Monsoon seasons can actually fail bringing intense drought and famines to many parts of the world. From 1876-1879, India experienced such a monsoon failure. To study these droughts, the Indian Meteorological Service (IMS) was created. Later, Gilbert Walker, a British mathematician, began to study the effects of monsoons in India looking for patterns in climate data. He became convinced that there was a seasonal and directional reason for monsoon changes.


 

It is a natural supposition that there should be in weather free oscillations with fixed natural periods, and that these oscillations should persist except when some external disturbance produces discontinuous changes in phase or amplitude. According to the Climate Prediction Center, Sir Walker used the term 'Southern Oscillation' to describe the east-west seesaw effect of pressure changes in climate data. In the review of the climate records, Walker noticed that when pressure rises in the east, it usually falls in the west, and vice versa. Walker also found that Asian monsoon seasons were often linked to drought in Australia, Indonesia, India, and parts of Africa.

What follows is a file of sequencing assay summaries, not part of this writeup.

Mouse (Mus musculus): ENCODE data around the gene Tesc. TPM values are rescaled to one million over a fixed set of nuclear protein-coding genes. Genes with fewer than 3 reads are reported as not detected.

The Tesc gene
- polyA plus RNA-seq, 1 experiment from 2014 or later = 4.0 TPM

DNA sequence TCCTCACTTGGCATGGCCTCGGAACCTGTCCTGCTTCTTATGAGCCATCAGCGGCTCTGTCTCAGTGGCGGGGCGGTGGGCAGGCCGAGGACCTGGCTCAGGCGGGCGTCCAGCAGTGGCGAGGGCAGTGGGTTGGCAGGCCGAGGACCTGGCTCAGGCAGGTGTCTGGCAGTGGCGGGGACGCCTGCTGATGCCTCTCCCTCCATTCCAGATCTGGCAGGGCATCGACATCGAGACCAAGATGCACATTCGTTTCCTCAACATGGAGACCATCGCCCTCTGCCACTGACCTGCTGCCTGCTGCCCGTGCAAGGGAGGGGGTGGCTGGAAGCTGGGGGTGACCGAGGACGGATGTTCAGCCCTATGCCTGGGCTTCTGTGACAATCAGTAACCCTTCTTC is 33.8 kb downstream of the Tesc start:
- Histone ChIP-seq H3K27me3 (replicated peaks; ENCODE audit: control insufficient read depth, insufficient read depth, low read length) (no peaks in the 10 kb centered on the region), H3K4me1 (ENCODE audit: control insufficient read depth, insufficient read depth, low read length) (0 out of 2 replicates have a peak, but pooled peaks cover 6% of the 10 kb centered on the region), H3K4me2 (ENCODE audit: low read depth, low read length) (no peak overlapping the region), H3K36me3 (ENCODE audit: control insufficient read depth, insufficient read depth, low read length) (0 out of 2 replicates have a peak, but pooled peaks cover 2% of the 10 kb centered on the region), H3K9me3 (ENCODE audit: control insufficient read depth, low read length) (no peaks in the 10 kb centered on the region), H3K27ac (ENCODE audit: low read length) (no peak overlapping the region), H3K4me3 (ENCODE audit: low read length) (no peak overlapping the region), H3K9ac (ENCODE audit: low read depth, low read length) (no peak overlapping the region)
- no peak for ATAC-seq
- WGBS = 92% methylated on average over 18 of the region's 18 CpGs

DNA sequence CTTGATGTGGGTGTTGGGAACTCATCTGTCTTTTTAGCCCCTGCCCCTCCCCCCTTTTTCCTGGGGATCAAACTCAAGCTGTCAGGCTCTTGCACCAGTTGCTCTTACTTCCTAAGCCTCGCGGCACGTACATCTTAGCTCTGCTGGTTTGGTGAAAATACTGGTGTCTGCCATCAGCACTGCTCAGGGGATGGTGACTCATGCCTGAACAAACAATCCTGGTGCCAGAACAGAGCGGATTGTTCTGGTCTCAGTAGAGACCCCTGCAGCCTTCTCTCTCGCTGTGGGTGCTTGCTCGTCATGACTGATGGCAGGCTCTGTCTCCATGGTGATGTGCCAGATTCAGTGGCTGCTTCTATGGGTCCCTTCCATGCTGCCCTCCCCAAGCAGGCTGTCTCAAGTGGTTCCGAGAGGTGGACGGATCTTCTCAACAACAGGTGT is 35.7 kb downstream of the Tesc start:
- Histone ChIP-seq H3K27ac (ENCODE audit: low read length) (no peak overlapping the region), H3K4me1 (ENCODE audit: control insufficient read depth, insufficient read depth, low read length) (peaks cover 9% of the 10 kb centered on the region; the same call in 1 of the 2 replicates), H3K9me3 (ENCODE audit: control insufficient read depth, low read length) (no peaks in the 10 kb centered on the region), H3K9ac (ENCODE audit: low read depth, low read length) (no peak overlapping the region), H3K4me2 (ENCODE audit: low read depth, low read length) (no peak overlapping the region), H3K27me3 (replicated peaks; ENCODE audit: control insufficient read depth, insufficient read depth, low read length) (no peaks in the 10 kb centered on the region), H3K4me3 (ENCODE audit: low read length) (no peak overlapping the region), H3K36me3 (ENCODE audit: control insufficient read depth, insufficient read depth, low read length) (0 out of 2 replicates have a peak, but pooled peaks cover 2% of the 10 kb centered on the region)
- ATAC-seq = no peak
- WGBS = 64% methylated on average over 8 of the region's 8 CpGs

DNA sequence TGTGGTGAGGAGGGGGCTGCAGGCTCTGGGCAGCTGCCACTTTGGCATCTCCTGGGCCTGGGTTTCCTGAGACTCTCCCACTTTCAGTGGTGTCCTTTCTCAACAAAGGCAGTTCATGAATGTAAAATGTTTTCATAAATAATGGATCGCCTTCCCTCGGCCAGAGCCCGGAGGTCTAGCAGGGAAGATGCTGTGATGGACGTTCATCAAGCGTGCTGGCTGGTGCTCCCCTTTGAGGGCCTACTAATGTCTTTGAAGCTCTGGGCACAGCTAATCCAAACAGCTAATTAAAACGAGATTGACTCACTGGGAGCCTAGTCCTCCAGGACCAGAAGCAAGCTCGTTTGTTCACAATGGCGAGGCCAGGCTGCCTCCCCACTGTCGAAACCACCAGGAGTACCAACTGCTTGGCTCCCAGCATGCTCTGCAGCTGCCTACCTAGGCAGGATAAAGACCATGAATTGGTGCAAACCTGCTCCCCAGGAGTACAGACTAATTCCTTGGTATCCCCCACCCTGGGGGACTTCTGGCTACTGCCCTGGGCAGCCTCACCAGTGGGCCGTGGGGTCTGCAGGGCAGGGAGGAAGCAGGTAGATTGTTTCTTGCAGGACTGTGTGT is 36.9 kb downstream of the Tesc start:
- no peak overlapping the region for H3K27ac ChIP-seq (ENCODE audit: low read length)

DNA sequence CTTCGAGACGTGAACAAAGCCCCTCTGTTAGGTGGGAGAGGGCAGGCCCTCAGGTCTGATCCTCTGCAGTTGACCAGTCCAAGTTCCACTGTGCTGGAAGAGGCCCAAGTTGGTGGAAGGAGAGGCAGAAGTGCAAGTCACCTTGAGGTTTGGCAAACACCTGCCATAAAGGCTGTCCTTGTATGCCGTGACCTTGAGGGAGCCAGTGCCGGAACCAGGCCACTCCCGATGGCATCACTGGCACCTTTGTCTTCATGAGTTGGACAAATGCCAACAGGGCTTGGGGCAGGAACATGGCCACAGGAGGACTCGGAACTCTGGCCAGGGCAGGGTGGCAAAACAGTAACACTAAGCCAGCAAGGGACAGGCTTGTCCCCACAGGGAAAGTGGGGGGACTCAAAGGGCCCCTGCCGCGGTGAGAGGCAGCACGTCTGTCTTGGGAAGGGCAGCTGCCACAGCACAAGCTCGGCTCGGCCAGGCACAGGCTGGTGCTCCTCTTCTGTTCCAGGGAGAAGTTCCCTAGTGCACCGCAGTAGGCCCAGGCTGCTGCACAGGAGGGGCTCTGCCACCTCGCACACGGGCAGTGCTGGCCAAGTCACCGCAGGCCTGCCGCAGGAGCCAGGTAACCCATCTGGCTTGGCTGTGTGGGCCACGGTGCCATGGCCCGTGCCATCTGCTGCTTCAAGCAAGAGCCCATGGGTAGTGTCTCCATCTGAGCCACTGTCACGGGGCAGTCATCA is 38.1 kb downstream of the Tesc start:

Jacob Bjerknes, a Norwegian meteorologist, would later recognize that the circulation of winds, rain, and weather were part of a Pacific-wide air circulation pattern which he called as "Walker circulation".


 

New Theories on the Causes of Monsoons

Theories of the development of monsoons have stood firm for over 300 years. Classical thinking on monsoons is that their development is sparked by the differential heating of land and ocean as described above. But in a recent NASA Earth Observatory release, those ideas may be changing. Geoscientists at the California Institute of Technology have been working on new ideas as to exactly why monsoons develop.